Last updated on February 2018

Hypoglycemia and Autonomic Nervous System Function-B

Brief description of study

This study tests the hypothesis that, compared to prior normal blood sugar, prior low blood sugar impairs cardiovascular autonomic function. The proposed studies will also test the hypothesis that the effects of prior low blood sugar on cardiovascular autonomic function are blocked by administration of a mineralocorticoid receptor antagonist.

Detailed Study Description

This study involves three interventions, which are performed in random order. Each intervention involves a 3-day inpatient visit. There is a space of 1-3 months between interventions. The three interventions are: 1) placebo with a hyperinsulinemic euglycemic clamp, 2) spironolactone with a hyperinsulinemic hypoglycemic clamp, or 3) placebo with a hyperinsulinemic hypoglycemic clamp. Each 3-day inpatient visit includes the following. On Day 1, autonomic testing is performed. Autonomic testing includes assessment of Baroreflex Sensitivity (BRS). BRS is assessed using the Modified Oxford procedure, which involves sequential administration of nitroprusside and phenylephrine while measuring heart rate and beat to beat blood pressure with a finapress and assessing Muscle Sympathetic Nerve Activity (MSNA). MSNA is measured using microelectrodes placed near the peroneal nerve. On Day 2, hyperinsulinemic clamps are performed with pre-treatment with either placebo or spironolactone. Modified Oxford Procedures are performed prior to and during each clamp on Day 2. On Day 3, the autonomic testing performed on Day 1 is repeated..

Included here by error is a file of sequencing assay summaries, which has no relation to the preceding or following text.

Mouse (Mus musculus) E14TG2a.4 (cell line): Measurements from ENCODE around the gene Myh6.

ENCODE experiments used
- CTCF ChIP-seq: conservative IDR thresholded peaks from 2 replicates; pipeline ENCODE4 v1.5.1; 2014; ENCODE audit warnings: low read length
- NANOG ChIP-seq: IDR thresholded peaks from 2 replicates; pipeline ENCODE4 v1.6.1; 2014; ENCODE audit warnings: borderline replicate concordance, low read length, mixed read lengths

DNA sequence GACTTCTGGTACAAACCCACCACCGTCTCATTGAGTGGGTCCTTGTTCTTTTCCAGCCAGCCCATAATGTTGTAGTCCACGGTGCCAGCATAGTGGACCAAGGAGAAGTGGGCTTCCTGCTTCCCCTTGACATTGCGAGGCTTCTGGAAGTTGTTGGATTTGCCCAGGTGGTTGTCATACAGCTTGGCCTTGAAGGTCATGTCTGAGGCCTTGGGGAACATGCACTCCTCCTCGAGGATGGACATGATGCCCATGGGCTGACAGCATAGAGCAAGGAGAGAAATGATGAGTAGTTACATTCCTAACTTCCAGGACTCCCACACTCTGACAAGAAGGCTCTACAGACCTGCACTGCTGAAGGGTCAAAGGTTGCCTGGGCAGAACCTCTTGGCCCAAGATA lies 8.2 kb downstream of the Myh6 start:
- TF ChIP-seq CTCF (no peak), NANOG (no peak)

Clinical Study Identifier: NCT03429946

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Roy Freeman, MD

Beth Israel Deaconess Medical Center
Boston, MA United States
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Gail K Adler, MD, PhD

Brigham and Women's Hospital
Boston, MA United States
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